Talk about missional.
St. Paul Community Baptist Church in Brooklyn, N.Y., and its pastor, David Brawley, have made headlines for their efforts to reach out to, and transform, the communities around them.
The congregation lent its muscle to efforts to provide affordable housing and hold public housing authorities accountable for shoddy maintenance practices. It has formed active relationships with police, launched a charter school and provides finance education, nutrition and conflict resolution courses for African-American males.
And that’s just scratching the surface.
“Imagination created the energy we needed,” Brawley said.
‘Let’s be proactive’
That process was already underway when Brawley arrived at St. Paul in the 1990s.
The transformation kicked into high gear in the late 1990s when St. Paul joined East Brooklyn Congregations, an ecumenical grassroots community action group made up of more than 20 churches and ministries.
Through that organization, Brawley said, the church began forming relationships beyond its walls and having an impact citywide.
“We go through a process of house meetings and relational meetings to come up with strategies and plans,” he said.
It’s how members see where God is active in the community and where people are in need.
It was through EBC that St. Paul joined a broad-based coalition to raise money to start building affordable housing. So far, more than 3,000 units have been built and another 1,500 are on the way, he said.
A campaign also is underway to push public housing officials to address a huge backlog of repairs and upgrades.
“Half a million residents in our city live in public housing with little voice and advocacy” on issues like mold, lead paint and the growing number of children with asthmatic symptoms.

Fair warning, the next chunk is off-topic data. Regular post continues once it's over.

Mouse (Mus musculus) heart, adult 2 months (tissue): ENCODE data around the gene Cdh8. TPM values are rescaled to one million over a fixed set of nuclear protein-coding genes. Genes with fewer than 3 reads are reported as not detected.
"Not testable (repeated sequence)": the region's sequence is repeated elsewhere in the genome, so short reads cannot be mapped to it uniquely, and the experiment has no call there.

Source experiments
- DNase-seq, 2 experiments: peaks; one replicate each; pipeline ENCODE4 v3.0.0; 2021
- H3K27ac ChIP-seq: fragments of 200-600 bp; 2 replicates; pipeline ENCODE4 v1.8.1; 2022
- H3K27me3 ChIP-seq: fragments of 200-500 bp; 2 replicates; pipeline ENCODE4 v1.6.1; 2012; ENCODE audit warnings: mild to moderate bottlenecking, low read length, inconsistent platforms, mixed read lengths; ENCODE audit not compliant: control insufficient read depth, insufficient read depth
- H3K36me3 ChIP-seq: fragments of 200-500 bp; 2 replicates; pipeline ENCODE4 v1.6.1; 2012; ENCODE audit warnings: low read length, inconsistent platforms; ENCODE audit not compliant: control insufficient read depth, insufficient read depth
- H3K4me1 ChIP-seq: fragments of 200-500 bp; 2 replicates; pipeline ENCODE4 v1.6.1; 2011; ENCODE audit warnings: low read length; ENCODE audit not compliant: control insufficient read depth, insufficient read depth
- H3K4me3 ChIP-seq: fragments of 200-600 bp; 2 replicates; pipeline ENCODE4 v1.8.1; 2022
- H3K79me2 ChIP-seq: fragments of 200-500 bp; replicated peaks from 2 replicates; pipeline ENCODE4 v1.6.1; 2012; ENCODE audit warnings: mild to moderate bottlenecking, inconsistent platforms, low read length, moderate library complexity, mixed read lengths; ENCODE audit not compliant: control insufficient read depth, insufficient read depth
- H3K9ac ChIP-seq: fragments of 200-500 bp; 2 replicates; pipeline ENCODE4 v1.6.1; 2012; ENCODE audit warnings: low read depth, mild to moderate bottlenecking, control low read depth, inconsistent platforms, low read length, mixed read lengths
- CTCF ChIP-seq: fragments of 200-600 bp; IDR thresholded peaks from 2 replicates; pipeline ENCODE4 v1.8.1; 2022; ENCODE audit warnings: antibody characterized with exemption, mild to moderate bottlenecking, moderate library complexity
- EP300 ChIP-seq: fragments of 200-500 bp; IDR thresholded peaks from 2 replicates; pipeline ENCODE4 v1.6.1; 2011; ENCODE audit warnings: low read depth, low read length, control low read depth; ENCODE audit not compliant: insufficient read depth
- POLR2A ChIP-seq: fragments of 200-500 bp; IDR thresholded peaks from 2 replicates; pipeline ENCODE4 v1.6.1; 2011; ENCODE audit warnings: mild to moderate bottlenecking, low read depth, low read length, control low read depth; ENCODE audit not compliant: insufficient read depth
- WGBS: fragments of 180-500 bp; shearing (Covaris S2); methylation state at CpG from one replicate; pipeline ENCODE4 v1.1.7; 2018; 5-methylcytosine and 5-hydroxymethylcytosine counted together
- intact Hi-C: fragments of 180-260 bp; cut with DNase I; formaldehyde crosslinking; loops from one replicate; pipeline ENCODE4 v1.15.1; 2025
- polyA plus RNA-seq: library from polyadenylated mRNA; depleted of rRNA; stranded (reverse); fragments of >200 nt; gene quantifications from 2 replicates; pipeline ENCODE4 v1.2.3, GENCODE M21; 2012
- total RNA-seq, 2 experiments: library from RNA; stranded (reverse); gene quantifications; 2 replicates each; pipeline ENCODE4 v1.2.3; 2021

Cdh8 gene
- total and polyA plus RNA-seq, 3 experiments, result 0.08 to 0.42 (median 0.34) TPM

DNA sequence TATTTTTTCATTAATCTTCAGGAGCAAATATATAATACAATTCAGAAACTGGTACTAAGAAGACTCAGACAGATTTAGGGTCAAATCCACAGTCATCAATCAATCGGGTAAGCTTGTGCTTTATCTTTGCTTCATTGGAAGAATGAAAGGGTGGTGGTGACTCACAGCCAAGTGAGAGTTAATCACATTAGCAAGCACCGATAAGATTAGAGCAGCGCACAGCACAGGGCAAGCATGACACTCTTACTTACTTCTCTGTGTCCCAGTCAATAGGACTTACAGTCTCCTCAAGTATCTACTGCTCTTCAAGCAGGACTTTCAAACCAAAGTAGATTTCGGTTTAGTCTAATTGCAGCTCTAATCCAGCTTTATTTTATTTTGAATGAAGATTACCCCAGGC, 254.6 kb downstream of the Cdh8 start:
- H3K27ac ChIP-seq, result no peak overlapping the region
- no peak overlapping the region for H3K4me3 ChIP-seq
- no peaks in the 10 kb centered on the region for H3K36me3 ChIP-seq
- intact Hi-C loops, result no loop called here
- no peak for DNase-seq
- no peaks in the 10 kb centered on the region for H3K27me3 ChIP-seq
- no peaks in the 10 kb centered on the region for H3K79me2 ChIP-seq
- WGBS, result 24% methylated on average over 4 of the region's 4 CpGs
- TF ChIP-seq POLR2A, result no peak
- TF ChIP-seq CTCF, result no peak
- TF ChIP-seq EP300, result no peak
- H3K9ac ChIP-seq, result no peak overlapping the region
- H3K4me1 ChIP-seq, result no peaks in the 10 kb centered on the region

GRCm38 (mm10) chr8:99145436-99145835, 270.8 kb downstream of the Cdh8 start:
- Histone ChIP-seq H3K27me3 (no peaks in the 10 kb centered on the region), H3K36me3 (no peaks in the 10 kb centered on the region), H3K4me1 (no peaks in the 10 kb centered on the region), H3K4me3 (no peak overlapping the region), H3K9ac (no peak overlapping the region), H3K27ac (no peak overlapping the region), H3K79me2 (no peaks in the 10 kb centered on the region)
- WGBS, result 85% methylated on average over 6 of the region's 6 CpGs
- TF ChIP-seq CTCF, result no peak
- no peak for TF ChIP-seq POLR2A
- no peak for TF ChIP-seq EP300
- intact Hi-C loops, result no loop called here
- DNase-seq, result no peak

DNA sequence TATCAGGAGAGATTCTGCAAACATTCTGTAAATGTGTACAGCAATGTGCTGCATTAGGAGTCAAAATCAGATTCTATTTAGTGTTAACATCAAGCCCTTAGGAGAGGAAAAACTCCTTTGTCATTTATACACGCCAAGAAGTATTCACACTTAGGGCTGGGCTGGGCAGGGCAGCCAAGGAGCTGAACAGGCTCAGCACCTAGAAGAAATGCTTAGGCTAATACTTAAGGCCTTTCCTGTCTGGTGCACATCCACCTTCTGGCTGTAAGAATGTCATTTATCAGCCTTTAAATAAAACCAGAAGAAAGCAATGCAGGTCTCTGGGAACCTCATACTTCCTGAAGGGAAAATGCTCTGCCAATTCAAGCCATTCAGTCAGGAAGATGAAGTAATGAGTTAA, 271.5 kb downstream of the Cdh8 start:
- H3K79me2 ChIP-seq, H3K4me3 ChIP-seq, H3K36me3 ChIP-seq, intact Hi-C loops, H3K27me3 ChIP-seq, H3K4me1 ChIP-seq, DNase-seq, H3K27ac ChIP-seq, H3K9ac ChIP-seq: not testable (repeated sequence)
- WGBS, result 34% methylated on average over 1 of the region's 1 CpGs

Public safety was another concern, Brawley said. Police officials were asked to partner with congregations to help residents report crimes while remaining safe themselves.
“Members of the community don’t have to go to the precinct with information,” he said. Instead, they can report issues to a church, which will relay it to police.
“It keeps folks in the community off the radar screen so they don’t have to worry about reprisals,” he said.
Law enforcement also has been embraced in an effort to prevent conflict between residents and police, Brawley said.
“We reached out and said let’s be proactive.”
‘Fireside chats with everyone’
The deal they reached requires rookie cops to visit churches to meet with residents, and especially with young black men, he said.
The meeting at St. Paul began stiffly, then warmed up as people connected.
“All of a sudden there was a relational meeting happening,” Brawley said.
St. Paul also recently hosted court proceedings for 700 people with warrants for offenses like jumping turnstiles, possessing an open beer can or riding a bike on a sidewalk. They were minor offenses, but kept people in the shadows to hide from authorities.
“Over 600 had their records expunged,” he said. “They could begin anew.”
According to Brawley, St. Paul’s secret to continual growth and scope of action is to constantly begin anew.
That process begins by involving church members in the planning process, which usually means going to their homes.
These house meetings, he said, “are powerful because it allows people to be relational where they live.”
And sometimes it’s important to look back, Brawley said. Doing so inspired the church to open a slavery museum. In September it will host the 22nd annual Maafa — an event examining slavery and racism in America.
The key to creativity was involving the entire congregation, Brawley said.
“In order to move to the next level of ministry and to reinvent ourselves, we had to re-imagine our church,” he said. “I had fireside chats with everyone in the church and asked them to dream again.”